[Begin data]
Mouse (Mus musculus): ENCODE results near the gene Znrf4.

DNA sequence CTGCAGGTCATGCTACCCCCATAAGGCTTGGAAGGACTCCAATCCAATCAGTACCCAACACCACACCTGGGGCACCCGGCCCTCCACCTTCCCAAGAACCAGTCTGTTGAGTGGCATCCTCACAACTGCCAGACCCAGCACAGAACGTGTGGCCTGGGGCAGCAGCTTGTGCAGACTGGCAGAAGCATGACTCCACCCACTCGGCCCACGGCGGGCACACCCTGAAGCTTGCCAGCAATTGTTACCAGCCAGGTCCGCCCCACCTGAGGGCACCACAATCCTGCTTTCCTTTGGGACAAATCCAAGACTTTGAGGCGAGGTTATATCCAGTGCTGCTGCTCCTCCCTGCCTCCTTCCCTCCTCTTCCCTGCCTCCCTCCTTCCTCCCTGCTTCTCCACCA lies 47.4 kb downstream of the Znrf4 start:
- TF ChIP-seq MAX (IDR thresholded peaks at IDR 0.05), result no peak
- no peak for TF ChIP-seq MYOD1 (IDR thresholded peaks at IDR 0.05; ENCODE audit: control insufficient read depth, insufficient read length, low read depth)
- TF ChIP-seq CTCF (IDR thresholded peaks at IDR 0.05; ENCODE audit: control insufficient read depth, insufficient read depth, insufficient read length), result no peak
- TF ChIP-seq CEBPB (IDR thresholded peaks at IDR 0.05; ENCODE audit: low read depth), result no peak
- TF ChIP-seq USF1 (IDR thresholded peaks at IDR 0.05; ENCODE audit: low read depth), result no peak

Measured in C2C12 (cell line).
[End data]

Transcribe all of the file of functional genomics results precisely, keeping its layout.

Mouse (Mus musculus): ENCODE results near the gene Znrf4.

DNA sequence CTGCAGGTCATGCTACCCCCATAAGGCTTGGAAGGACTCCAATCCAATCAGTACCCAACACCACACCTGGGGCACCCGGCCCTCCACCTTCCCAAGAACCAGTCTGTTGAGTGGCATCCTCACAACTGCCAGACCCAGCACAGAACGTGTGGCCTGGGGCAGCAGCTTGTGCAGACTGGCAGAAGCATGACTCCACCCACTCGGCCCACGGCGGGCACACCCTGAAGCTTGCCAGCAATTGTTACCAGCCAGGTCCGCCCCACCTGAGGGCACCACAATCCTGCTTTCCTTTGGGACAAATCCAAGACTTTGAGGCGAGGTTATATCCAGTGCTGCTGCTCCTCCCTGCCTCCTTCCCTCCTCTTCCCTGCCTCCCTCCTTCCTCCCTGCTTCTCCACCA lies 47.4 kb downstream of the Znrf4 start:
- TF ChIP-seq MAX (IDR thresholded peaks at IDR 0.05), result no peak
- no peak for TF ChIP-seq MYOD1 (IDR thresholded peaks at IDR 0.05; ENCODE audit: control insufficient read depth, insufficient read length, low read depth)
- TF ChIP-seq CTCF (IDR thresholded peaks at IDR 0.05; ENCODE audit: control insufficient read depth, insufficient read depth, insufficient read length), result no peak
- TF ChIP-seq CEBPB (IDR thresholded peaks at IDR 0.05; ENCODE audit: low read depth), result no peak
- TF ChIP-seq USF1 (IDR thresholded peaks at IDR 0.05; ENCODE audit: low read depth), result no peak

Measured in C2C12 (cell line).